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How to Retire Early

Unbiased Financial Information Provided by Financial Finesse

Millions of employees dream of leaving the working world before their hair turns gray -- while they can still do things like travel, golf and generally kick up their heels. Others need to quit the workforce early for health or family reasons. If you're in either group, it's time to design an early-retirement plan.

How Much Will You Need?

Your retirement "bottom line" will depend on your income and expenses:

  • Are you dropping out of the business world completely, or will you be doing some part-time or freelance work?
  • Will you be sticking close to home to care for a family member, or do you plan to travel to exotic locales?
  • Will you be occupying your time with low-cost activities, or do you intend to indulge in some expensive hobbies?
  • Will your mortgage be paid off by the time you retire?

Obviously, the more income you have in retirement and the lower your expenses, the greater the possibility of making ends meet. Whatever your plans might be,make sure you're realistic about the amount of money you're going to need.

"[Retirees] should expect to spend 80 percent to 100 percent of their current income in retirement," says Mari B. Adam, CFP®, MBA, CRPC. "Thanks to improvements in healthcare, people are living longer, more productive lives. That means your years in retirement could equal your working years."

So, how do you calculate how big your nest egg needs to be for you to live the retirement lifestyle you want? According to Anne Chernish, CFP®, an easy rule of thumb is to estimate how much money you'll need in the first year of retirement and then figure out what level of assets it would take to generate that income each year.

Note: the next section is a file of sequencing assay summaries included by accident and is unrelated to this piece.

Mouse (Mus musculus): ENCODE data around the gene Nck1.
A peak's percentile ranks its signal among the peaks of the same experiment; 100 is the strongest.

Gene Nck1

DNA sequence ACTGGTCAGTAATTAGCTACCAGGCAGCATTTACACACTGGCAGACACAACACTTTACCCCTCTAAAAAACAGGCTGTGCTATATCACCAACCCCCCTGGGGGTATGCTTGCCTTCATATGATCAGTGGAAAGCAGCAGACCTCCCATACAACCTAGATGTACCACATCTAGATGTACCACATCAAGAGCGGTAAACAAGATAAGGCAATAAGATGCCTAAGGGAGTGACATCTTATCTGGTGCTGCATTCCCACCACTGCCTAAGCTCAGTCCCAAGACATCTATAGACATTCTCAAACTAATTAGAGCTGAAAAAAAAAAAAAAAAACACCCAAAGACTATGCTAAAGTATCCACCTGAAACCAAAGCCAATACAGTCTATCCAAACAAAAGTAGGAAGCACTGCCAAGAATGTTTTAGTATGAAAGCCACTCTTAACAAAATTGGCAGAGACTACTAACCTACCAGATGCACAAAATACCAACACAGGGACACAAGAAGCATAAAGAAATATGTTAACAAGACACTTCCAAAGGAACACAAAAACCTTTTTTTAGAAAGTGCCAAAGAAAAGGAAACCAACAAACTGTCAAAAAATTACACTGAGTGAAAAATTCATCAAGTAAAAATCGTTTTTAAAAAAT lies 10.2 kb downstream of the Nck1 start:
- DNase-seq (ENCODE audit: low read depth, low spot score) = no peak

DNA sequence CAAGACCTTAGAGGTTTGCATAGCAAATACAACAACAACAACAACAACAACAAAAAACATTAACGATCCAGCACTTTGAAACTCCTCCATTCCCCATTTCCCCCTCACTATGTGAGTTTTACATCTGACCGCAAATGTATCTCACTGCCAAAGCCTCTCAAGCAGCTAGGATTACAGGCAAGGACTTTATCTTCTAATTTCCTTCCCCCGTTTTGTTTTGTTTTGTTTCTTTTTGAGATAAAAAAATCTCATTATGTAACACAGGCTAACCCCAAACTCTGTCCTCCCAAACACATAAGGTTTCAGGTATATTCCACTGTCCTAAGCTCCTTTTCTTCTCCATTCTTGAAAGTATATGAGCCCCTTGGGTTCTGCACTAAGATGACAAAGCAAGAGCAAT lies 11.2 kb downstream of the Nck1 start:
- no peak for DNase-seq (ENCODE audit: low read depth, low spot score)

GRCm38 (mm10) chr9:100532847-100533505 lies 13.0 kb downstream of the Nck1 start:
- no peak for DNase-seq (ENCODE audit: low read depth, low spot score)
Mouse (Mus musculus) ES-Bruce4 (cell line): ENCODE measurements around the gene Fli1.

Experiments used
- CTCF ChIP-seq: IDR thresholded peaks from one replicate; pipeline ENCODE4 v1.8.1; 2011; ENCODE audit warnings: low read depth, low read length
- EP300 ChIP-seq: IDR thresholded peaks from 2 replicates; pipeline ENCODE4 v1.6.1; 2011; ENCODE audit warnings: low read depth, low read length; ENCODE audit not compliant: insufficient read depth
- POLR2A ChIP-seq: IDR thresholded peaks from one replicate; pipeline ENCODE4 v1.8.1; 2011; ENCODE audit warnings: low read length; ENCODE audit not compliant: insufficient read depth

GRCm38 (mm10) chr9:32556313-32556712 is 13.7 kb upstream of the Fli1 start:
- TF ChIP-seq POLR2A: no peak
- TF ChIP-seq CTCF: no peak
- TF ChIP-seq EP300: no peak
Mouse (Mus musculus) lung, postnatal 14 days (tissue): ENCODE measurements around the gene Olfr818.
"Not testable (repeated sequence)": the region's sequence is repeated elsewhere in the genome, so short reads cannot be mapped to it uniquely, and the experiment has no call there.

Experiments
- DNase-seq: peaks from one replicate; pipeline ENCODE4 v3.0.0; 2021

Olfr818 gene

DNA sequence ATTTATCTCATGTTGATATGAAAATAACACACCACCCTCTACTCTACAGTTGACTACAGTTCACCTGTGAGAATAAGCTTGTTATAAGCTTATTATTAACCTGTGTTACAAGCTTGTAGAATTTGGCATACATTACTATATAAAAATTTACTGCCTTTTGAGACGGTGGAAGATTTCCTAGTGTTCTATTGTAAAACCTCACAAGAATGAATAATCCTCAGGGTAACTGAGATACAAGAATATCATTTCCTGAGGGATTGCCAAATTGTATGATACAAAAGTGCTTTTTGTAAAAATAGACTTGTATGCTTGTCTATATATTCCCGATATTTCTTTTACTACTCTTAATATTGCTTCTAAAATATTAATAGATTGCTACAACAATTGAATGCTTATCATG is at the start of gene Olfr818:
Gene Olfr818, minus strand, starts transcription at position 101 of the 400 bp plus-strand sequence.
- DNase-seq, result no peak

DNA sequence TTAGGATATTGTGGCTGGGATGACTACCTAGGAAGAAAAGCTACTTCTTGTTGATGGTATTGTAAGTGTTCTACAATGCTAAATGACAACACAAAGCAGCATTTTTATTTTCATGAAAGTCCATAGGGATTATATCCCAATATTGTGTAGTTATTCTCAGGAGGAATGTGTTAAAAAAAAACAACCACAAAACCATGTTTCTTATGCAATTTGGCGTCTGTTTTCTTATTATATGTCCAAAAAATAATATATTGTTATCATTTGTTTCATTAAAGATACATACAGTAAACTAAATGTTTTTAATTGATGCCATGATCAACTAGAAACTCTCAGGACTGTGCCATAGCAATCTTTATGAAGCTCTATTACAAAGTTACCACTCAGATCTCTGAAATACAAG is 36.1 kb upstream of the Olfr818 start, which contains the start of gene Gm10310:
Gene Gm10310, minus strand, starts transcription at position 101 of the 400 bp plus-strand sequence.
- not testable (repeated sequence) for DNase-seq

For example, if you need $45,000 per year and nothing is coming from other sources (such as pensions, Social Security, or part-time employment income), it would take $1 million invested in a balanced portfolio producing an after-tax rate of 4.5 percent to "earn" the annual income you need to live.

Use the chart below to get an idea of how big a portfolio it would take to generate a specified annual income at a particular rate of return.

The Size of Portfolio Required to Produce a Specified Annual Income at a Particular Rate of Return

Rounded to the nearest 1,000

How Do You Generate the Income to Fund Your Dream?

Hopefully, the news that you need a million bucks to fund a $45,000-a-year lifestyle doesn't come as a huge shock. Even if it does, don't abandon your retirement dreams yet. You might be just as surprised to find out that your nest egg is in better shape than you thought.

Take an inventory of all your retirement resources. Pore over your IRAs and 401(k), 403(b), or 457 accounts. Check your Social Security benefits. Tally up all your other assets. Take one last look under the mattress. Are things looking up?

One word of warning: While you may have a tidy sum stashed away in retirement accounts, those funds aren't typically accessible before age 59 1/2. Early withdrawals usually carry pretty hefty penalties. And you won't qualify for Social Security benefits until age 62, the earliest you can receive a reduced benefit. All that makes a large liquid portfolio the key to an early retirement.

"To finance the first years of your early retirement, make sure you have money outside your retirement accounts," says Ellen Hoffman, author of the book Retirement Catch-Up Guide: 54 Real-Life Lessons to Boost Your Retirement Resources Now. "It's important to be able to tap into these funds until you are able to withdraw from your retirement accounts."

What if you've checked every possible place and still find yourself short? If early retirement is still your goal, be flexible. Work part-time for the first few years in retirement, move to a less expensive area, forgo the major trips until you can tap your IRA and retirement plan accounts, or are eligible for Social Security. Do whatever it takes for you to achieve your dream before your hair turns gray.

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